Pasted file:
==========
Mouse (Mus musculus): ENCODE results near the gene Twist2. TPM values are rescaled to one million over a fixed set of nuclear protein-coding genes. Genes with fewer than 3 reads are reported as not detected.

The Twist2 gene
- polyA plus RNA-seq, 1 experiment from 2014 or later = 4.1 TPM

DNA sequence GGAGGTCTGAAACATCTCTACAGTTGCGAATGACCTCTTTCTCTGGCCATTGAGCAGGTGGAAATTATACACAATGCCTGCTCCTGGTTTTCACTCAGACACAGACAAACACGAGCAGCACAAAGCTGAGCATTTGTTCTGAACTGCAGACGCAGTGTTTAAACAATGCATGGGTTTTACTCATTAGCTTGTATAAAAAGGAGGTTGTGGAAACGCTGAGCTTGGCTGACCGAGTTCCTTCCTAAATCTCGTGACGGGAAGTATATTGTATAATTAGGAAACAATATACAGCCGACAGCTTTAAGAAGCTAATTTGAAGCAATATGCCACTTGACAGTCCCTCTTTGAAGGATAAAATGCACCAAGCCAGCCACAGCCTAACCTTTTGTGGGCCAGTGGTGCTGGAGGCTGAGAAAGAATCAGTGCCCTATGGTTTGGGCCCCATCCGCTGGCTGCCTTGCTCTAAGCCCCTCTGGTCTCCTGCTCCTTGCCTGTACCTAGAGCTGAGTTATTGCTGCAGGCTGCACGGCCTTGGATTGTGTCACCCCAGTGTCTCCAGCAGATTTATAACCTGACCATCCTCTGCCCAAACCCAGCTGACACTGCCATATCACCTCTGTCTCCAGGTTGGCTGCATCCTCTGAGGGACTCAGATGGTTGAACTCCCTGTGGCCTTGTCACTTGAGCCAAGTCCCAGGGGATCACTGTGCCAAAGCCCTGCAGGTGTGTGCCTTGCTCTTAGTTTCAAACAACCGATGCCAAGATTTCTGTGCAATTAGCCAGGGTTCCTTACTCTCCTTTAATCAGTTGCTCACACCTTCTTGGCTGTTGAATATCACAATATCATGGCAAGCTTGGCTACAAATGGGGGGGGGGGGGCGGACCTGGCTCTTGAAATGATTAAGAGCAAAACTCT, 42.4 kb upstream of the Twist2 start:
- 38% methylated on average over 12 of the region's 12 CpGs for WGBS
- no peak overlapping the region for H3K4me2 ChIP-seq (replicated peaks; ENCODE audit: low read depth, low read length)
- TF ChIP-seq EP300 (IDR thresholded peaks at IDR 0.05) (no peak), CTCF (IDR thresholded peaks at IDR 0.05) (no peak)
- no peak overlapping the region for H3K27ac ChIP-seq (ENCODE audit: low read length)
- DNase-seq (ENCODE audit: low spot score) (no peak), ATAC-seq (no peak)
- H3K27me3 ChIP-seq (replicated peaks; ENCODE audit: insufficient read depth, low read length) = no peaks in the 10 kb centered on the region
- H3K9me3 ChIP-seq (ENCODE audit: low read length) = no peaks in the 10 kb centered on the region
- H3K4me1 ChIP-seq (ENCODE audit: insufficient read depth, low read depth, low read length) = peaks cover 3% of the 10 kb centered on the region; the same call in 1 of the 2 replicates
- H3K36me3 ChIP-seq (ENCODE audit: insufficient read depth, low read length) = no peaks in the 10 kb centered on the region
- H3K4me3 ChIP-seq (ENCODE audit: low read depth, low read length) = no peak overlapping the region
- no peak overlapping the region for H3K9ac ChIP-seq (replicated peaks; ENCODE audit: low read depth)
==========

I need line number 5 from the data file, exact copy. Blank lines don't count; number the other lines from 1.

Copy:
- 38% methylated on average over 12 of the region's 12 CpGs for WGBS